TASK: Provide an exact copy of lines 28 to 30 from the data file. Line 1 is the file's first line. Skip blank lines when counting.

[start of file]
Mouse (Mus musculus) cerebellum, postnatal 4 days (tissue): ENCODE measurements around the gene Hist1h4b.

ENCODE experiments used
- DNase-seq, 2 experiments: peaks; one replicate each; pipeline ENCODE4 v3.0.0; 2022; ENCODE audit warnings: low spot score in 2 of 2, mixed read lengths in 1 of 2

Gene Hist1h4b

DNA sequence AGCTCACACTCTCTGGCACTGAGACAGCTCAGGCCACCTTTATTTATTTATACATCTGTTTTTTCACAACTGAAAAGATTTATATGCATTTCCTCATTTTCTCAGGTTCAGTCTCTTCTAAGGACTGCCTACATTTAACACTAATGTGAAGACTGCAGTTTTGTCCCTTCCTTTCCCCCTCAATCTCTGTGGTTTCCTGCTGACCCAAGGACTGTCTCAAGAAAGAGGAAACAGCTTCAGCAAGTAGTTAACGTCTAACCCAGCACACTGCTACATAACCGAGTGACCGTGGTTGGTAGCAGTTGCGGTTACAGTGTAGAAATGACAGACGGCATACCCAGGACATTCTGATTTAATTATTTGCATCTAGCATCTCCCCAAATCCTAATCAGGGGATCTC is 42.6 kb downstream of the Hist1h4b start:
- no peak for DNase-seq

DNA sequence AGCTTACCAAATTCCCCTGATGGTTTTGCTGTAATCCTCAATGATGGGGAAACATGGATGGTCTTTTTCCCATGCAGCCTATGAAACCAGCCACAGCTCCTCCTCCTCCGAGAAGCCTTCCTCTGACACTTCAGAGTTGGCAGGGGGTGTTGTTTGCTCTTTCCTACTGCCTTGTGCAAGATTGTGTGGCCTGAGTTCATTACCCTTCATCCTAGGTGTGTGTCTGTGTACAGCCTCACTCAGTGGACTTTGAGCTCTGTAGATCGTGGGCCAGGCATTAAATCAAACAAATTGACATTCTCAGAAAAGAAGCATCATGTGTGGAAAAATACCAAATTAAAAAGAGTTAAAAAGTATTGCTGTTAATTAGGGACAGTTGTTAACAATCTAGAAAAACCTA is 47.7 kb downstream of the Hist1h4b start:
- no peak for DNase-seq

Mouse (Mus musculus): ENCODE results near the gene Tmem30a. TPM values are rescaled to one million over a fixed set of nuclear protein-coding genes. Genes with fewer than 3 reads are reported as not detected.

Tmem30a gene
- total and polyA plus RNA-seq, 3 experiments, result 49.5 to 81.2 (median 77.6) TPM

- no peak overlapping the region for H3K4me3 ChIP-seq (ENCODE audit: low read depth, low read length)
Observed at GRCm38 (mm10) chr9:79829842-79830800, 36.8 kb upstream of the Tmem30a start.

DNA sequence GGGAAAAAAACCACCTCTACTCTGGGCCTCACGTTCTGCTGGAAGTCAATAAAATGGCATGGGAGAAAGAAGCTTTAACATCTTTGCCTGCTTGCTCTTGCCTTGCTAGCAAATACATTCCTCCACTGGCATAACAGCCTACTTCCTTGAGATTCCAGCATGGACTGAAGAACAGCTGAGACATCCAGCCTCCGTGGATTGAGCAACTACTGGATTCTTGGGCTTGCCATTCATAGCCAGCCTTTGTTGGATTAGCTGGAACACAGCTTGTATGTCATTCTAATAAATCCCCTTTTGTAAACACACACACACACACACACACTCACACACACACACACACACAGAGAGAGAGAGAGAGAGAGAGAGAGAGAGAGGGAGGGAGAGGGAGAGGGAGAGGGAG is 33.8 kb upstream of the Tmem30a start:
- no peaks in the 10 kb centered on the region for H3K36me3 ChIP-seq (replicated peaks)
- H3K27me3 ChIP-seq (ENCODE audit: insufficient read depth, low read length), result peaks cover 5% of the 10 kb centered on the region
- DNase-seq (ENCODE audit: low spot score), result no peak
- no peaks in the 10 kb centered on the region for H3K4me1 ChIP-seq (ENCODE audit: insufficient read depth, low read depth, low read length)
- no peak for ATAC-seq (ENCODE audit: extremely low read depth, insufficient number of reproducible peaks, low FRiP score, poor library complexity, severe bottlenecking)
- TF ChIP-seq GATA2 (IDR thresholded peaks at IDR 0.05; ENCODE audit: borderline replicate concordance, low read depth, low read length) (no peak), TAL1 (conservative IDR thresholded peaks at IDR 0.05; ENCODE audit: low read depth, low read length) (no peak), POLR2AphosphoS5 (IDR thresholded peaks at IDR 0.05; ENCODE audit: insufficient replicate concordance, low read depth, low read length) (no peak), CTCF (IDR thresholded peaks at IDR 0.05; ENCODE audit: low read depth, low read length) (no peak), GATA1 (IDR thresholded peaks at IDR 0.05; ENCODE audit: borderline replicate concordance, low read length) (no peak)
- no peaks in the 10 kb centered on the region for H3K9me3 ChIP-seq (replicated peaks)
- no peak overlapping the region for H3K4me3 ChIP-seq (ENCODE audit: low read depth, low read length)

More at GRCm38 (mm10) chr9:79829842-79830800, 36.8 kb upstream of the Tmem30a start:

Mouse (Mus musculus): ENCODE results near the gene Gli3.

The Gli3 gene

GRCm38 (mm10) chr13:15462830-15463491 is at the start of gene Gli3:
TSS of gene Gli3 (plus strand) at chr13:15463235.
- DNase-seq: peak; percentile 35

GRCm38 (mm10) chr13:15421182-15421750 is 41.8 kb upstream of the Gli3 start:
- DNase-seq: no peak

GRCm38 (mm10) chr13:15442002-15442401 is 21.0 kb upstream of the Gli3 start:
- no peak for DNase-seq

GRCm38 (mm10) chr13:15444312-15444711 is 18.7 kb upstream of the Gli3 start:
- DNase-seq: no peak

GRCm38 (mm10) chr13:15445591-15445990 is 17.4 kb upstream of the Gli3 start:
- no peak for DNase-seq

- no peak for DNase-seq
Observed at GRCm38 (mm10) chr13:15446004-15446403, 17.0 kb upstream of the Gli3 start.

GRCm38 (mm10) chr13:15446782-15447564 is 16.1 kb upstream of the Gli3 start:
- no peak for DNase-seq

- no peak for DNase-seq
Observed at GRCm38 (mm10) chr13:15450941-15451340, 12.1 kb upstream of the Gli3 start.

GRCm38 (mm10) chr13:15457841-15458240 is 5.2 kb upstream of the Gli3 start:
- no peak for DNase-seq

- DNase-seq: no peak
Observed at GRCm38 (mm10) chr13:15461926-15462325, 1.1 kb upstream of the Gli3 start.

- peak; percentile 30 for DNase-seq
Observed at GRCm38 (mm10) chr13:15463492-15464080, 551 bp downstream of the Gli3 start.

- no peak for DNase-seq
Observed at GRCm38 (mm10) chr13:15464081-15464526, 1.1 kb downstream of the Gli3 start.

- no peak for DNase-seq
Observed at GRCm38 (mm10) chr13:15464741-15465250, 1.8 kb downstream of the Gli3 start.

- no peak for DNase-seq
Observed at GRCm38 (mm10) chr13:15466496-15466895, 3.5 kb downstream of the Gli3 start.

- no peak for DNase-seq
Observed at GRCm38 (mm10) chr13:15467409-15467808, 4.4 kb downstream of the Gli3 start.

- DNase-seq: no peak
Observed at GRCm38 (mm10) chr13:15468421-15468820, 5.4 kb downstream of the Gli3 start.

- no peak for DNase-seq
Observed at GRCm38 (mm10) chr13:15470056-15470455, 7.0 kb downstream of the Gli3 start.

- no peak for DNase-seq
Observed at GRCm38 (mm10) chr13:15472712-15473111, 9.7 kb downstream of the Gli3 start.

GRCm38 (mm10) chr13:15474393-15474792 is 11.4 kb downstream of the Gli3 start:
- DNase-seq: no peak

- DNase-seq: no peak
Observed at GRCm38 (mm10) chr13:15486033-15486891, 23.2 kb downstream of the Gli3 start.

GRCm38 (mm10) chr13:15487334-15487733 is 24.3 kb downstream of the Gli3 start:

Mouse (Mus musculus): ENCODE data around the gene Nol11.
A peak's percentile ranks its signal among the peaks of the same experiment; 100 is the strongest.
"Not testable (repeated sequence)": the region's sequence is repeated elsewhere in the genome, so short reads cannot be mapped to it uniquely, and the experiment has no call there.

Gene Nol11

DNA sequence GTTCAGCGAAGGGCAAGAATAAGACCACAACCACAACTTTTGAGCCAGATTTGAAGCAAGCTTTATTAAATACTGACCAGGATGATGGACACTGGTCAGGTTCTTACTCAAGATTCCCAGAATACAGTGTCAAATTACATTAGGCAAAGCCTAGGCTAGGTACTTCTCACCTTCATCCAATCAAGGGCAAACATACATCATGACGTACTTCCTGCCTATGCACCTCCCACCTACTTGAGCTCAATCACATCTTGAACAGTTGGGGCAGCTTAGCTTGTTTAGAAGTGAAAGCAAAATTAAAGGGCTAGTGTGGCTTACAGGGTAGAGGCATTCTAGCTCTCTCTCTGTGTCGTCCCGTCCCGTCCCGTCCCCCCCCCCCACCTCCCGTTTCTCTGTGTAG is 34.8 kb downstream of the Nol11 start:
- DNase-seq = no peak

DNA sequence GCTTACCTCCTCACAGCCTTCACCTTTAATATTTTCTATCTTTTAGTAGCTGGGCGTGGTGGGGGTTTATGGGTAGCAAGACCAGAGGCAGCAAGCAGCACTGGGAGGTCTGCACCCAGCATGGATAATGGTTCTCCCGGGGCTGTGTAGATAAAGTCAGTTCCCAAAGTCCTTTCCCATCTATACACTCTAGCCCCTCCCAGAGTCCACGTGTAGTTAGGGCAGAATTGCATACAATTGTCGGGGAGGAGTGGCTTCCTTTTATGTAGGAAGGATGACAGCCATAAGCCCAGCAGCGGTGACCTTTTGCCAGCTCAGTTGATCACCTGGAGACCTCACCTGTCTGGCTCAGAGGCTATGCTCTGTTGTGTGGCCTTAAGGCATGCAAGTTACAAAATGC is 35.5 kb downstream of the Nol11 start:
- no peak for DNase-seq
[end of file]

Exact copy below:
- DNase-seq: peak; percentile 35

GRCm38 (mm10) chr13:15421182-15421750 is 41.8 kb upstream of the Gli3 start:
- DNase-seq: no peak